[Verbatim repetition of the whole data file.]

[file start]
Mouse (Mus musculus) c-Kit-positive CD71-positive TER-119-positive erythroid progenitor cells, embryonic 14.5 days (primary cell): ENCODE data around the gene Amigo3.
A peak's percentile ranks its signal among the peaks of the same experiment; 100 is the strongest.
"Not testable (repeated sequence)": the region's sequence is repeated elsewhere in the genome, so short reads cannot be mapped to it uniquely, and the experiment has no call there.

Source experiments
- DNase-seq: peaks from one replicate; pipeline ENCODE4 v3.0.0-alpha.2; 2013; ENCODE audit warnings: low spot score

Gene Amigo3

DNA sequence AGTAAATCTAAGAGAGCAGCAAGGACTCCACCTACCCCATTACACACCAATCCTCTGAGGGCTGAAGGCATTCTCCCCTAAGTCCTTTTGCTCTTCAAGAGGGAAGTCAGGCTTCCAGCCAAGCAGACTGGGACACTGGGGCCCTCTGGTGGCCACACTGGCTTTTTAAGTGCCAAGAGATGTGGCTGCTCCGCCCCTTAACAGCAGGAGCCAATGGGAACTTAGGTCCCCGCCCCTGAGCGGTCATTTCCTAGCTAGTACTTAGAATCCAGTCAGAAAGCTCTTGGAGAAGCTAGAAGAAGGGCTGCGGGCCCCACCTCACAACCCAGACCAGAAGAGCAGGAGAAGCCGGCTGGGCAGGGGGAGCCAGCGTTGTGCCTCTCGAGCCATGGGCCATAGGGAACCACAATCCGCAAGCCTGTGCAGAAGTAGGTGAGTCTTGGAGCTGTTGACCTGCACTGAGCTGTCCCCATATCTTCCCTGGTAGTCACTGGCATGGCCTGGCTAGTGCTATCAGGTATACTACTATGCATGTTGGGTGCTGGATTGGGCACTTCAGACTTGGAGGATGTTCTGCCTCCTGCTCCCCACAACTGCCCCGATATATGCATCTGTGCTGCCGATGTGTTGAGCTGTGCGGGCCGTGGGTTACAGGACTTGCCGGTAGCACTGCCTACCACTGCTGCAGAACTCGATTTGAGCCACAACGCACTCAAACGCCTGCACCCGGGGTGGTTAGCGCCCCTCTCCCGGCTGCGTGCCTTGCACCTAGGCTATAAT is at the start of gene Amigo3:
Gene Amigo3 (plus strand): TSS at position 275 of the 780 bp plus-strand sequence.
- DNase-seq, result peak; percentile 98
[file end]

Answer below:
Mouse (Mus musculus) c-Kit-positive CD71-positive TER-119-positive erythroid progenitor cells, embryonic 14.5 days (primary cell): ENCODE data around the gene Amigo3.
A peak's percentile ranks its signal among the peaks of the same experiment; 100 is the strongest.
"Not testable (repeated sequence)": the region's sequence is repeated elsewhere in the genome, so short reads cannot be mapped to it uniquely, and the experiment has no call there.

Source experiments
- DNase-seq: peaks from one replicate; pipeline ENCODE4 v3.0.0-alpha.2; 2013; ENCODE audit warnings: low spot score

Gene Amigo3

DNA sequence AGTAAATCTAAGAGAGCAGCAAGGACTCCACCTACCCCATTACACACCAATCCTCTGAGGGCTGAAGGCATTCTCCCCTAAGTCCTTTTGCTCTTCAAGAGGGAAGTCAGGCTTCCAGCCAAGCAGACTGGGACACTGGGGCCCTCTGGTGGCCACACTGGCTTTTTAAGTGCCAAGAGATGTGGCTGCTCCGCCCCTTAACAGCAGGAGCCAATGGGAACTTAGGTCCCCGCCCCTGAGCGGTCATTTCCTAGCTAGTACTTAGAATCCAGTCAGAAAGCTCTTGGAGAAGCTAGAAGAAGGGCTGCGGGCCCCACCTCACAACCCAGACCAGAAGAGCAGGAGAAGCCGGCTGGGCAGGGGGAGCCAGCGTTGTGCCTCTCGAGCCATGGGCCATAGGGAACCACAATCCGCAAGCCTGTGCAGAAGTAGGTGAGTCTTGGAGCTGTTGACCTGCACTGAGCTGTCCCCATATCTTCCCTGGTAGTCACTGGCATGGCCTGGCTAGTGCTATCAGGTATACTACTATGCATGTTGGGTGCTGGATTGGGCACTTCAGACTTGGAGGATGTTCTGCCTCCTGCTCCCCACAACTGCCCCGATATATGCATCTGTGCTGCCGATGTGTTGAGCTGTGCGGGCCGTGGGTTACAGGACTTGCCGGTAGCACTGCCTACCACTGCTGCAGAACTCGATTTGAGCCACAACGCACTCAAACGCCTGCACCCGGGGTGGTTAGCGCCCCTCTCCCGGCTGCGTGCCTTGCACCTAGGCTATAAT is at the start of gene Amigo3:
Gene Amigo3 (plus strand): TSS at position 275 of the 780 bp plus-strand sequence.
- DNase-seq, result peak; percentile 98